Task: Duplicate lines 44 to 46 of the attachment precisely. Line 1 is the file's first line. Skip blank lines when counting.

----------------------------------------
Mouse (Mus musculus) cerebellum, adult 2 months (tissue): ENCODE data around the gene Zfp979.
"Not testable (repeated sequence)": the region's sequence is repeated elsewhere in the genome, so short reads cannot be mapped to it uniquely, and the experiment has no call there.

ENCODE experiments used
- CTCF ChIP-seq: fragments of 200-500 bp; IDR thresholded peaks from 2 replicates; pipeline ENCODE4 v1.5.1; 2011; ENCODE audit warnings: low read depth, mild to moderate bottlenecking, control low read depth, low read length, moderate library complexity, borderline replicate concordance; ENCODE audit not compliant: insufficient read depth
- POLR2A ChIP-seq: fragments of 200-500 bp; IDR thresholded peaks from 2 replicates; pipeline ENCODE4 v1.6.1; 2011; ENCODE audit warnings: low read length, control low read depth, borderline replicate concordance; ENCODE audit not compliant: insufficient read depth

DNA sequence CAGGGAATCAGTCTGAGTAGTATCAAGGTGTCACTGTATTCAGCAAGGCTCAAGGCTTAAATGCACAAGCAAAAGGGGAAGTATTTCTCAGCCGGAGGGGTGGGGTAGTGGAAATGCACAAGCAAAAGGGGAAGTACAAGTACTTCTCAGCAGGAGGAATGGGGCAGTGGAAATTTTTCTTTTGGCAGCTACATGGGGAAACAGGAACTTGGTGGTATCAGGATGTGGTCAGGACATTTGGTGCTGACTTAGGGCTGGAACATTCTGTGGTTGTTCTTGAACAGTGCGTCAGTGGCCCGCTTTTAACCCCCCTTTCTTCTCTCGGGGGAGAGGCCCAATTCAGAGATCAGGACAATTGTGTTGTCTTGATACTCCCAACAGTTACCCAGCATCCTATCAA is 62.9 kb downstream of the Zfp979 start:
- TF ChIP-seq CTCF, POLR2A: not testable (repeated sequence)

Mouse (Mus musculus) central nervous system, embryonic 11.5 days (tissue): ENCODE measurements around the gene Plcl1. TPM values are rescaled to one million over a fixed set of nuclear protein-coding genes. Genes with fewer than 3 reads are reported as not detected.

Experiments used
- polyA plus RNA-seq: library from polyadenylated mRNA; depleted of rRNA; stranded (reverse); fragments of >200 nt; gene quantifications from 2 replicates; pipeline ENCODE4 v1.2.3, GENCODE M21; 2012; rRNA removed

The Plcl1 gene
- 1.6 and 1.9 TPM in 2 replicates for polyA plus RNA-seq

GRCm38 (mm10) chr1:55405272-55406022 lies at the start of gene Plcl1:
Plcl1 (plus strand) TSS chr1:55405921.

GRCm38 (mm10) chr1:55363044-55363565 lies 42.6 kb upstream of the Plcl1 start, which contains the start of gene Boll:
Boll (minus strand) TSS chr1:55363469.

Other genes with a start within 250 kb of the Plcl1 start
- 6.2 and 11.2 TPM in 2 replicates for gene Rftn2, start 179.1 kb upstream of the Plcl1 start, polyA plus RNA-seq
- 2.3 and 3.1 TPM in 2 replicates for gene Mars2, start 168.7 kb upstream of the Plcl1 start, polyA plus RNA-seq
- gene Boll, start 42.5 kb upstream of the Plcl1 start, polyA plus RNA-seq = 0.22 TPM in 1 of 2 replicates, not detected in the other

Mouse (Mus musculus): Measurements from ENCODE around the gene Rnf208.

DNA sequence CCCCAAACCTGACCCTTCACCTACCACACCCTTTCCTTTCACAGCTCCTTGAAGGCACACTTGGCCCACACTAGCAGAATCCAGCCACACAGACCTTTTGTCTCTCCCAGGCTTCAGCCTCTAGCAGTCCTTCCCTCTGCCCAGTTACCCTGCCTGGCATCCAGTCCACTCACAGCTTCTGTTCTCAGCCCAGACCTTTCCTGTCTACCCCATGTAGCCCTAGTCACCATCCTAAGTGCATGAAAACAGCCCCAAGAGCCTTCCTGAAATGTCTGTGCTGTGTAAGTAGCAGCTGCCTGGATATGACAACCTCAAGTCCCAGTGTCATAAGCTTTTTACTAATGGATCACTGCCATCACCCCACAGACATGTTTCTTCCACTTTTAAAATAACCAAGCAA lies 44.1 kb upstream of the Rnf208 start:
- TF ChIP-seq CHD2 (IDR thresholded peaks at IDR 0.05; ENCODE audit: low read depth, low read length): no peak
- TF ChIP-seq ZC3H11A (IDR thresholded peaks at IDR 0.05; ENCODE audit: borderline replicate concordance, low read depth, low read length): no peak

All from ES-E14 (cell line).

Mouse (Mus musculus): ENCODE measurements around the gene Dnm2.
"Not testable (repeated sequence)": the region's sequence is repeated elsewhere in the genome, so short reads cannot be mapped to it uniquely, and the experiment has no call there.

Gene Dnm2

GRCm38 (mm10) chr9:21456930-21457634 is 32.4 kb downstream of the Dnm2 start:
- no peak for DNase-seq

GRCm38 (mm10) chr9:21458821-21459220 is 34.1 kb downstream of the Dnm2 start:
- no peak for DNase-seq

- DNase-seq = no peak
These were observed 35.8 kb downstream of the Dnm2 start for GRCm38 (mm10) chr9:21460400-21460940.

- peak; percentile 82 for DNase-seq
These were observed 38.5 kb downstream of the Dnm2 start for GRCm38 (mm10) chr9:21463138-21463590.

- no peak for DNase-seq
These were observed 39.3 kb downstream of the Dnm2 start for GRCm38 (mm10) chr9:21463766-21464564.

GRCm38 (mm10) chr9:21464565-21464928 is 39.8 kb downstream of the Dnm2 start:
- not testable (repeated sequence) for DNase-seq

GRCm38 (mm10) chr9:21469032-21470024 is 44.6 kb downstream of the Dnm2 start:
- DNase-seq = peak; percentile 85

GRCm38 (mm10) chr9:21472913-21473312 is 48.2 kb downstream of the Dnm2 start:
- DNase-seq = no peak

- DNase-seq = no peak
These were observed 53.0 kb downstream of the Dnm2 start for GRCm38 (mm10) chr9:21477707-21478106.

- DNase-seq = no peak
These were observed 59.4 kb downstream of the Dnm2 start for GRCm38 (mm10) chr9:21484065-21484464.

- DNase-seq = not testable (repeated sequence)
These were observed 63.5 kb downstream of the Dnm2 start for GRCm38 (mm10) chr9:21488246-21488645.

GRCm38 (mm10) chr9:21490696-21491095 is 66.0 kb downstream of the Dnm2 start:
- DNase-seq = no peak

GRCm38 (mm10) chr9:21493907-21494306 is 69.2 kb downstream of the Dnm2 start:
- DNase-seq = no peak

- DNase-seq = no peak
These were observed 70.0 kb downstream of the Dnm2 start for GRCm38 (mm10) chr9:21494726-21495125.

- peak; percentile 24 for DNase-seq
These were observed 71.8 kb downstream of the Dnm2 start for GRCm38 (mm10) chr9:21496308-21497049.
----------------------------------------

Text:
- DNase-seq = no peak

- DNase-seq = no peak
These were observed 53.0 kb downstream of the Dnm2 start for GRCm38 (mm10) chr9:21477707-21478106.